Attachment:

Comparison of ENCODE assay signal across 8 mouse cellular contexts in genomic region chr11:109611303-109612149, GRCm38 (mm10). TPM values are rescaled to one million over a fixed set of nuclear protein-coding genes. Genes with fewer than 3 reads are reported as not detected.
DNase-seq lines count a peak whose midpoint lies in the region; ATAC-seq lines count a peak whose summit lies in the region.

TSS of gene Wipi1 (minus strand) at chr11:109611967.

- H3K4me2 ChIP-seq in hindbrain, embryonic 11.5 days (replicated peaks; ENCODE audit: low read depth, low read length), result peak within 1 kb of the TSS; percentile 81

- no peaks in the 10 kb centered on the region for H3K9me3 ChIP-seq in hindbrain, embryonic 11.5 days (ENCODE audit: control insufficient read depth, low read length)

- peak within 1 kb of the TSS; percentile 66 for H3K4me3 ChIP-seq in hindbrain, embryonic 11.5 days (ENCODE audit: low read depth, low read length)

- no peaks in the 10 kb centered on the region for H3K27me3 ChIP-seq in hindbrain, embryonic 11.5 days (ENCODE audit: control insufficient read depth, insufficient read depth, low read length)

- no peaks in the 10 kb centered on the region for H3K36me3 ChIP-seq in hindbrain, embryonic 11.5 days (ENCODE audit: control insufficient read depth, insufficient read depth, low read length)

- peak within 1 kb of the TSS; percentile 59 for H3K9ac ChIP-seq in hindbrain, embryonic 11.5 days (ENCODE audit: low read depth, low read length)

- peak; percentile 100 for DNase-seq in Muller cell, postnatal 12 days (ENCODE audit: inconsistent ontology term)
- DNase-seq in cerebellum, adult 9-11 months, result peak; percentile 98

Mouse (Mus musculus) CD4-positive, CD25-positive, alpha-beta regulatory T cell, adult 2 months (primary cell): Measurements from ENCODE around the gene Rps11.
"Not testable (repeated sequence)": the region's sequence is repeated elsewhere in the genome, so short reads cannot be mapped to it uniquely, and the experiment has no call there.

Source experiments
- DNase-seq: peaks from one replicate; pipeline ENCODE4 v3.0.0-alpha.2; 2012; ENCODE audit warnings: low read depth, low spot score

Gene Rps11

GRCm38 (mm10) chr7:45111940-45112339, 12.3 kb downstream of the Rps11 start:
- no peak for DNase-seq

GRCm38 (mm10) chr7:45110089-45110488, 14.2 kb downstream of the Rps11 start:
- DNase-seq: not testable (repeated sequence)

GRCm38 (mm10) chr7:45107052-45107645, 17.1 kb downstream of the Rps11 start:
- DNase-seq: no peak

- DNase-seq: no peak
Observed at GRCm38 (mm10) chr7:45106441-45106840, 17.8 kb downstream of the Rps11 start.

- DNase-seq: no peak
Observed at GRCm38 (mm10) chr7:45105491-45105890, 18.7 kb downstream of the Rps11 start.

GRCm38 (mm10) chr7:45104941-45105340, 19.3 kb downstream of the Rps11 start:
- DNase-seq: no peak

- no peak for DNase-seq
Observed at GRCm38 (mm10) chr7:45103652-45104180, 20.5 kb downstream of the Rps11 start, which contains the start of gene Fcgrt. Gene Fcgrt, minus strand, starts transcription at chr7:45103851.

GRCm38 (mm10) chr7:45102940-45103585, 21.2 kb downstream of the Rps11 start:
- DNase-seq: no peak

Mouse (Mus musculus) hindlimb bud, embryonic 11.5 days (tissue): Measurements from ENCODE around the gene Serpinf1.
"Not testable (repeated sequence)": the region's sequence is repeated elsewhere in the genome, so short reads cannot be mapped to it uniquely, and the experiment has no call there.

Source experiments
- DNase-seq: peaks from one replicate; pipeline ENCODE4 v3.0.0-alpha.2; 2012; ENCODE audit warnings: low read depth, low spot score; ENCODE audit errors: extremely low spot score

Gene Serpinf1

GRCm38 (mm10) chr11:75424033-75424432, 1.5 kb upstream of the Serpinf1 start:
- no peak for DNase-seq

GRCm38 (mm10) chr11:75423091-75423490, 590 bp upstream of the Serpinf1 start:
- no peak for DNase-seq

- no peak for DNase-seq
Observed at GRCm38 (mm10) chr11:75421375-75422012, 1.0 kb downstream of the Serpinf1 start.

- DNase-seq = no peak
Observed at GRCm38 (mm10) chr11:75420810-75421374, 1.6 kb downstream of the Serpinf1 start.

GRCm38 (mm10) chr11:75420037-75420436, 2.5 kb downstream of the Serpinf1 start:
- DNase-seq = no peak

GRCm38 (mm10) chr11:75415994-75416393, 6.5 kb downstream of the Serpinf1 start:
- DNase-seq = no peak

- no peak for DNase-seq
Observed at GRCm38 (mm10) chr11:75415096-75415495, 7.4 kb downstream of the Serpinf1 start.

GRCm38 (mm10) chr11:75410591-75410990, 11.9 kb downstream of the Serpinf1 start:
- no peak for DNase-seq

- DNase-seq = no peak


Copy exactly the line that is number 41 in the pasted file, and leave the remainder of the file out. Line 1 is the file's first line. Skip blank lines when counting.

- no peak for DNase-seq